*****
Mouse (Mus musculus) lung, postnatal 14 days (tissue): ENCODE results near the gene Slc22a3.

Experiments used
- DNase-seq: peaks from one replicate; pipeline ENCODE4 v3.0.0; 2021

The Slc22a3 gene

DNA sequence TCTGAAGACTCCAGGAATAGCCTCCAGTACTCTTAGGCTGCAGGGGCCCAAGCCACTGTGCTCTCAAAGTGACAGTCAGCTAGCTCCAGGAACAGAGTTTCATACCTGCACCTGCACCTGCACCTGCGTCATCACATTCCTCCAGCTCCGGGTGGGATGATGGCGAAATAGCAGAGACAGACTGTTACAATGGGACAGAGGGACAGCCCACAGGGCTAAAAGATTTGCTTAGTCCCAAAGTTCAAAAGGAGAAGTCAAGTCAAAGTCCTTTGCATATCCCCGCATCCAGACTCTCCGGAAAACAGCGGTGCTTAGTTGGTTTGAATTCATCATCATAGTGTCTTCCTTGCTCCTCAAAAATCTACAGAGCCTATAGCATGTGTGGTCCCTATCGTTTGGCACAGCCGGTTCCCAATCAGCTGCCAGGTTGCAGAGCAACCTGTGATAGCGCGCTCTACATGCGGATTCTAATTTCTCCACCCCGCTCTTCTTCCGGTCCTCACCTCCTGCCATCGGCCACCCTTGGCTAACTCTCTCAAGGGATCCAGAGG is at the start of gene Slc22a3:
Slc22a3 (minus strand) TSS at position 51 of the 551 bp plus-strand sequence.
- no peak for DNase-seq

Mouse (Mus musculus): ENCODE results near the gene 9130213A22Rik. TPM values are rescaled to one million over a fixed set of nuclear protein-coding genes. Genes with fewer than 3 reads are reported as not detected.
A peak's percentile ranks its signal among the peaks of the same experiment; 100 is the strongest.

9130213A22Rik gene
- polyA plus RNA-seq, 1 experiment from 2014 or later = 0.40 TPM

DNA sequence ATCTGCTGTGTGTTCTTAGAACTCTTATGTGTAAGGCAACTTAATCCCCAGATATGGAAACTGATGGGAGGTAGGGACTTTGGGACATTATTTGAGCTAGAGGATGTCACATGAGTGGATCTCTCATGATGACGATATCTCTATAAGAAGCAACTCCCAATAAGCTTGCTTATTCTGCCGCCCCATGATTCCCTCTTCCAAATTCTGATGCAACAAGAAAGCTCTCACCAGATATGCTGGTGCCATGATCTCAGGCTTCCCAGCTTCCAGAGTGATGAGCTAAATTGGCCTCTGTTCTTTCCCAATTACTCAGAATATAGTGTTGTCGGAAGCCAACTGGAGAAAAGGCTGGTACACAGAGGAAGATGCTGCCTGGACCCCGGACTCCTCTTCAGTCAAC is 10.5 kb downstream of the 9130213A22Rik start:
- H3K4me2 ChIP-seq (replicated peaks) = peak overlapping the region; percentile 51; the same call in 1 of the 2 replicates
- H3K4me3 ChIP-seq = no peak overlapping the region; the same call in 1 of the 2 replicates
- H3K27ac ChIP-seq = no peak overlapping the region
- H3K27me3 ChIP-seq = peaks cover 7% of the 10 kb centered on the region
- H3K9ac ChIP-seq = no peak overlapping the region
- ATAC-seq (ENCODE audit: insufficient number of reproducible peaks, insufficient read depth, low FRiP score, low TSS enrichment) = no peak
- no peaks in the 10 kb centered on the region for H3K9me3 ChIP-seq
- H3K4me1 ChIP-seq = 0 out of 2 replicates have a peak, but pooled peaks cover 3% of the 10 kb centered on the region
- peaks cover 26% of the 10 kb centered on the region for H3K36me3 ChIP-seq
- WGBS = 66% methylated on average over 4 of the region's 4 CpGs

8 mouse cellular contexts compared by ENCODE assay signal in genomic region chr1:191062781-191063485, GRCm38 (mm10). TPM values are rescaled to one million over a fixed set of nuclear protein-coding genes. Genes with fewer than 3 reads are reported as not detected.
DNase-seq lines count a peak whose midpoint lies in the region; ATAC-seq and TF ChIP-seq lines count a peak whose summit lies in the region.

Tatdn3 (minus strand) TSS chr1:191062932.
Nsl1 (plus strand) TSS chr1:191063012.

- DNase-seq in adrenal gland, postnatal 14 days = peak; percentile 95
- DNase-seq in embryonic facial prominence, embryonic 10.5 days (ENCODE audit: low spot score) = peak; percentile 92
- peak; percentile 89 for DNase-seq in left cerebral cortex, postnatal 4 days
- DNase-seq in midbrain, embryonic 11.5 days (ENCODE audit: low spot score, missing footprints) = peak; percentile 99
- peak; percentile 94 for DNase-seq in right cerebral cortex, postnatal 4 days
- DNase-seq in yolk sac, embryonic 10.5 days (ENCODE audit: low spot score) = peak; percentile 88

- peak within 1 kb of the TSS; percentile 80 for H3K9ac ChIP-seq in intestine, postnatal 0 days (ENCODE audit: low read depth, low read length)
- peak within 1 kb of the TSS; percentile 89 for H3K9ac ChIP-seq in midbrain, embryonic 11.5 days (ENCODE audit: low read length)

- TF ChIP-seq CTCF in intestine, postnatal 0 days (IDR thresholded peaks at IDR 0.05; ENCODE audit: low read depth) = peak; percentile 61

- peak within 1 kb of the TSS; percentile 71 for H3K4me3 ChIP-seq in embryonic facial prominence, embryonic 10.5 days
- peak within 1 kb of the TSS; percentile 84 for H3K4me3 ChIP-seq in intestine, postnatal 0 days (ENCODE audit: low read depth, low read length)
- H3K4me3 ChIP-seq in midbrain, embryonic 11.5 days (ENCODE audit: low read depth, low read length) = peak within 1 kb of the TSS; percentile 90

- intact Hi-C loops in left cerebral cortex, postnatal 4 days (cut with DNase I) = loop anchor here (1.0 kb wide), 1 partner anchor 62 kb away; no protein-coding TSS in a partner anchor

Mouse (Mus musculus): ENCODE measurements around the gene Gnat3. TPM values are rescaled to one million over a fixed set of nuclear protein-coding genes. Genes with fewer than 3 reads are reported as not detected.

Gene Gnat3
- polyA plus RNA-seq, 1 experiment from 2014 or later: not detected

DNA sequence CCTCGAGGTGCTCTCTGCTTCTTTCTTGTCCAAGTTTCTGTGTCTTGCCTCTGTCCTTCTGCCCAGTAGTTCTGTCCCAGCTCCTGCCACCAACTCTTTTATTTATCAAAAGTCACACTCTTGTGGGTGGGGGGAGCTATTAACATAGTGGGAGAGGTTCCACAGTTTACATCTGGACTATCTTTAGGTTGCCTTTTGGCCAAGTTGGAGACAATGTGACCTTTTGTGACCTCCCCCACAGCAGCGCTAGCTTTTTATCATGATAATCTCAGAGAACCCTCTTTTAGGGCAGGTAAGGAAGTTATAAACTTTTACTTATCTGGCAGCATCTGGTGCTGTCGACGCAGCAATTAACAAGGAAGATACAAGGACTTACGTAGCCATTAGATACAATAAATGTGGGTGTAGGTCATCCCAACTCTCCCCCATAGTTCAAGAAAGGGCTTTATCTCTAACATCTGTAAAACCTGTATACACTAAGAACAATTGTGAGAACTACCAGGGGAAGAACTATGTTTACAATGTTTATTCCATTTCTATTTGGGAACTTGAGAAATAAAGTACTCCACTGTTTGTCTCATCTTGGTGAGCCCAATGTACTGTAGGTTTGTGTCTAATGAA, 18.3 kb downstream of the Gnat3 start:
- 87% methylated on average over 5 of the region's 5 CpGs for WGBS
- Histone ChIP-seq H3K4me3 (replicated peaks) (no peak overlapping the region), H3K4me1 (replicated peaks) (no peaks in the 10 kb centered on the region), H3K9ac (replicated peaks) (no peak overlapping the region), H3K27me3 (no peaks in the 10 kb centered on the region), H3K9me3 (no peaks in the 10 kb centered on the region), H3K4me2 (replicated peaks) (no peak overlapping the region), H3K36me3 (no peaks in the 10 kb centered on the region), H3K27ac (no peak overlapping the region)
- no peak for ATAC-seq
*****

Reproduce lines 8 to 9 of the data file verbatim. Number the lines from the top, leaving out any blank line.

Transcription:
Mouse (Mus musculus): ENCODE results near the gene 9130213A22Rik. TPM values are rescaled to one million over a fixed set of nuclear protein-coding genes. Genes with fewer than 3 reads are reported as not detected.
A peak's percentile ranks its signal among the peaks of the same experiment; 100 is the strongest.